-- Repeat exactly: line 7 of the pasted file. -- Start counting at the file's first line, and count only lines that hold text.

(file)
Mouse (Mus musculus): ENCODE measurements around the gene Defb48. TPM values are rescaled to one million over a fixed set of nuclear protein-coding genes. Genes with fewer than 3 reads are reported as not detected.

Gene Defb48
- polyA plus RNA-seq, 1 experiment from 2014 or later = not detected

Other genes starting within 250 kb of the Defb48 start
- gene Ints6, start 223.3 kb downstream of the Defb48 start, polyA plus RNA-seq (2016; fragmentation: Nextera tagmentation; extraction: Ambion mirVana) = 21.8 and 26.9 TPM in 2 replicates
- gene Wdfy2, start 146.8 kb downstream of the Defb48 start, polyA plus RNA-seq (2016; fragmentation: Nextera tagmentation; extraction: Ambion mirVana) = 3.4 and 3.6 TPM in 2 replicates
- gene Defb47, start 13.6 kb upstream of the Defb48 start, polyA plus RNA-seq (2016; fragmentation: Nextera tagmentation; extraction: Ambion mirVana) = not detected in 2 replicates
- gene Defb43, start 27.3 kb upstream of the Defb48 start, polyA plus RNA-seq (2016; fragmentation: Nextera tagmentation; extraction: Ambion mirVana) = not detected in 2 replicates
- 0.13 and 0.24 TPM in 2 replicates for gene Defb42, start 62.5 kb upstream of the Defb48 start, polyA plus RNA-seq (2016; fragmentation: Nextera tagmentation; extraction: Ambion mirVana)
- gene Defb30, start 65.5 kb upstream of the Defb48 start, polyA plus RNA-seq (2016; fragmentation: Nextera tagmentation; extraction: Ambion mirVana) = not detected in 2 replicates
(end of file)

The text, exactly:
- gene Defb47, start 13.6 kb upstream of the Defb48 start, polyA plus RNA-seq (2016; fragmentation: Nextera tagmentation; extraction: Ambion mirVana) = not detected in 2 replicates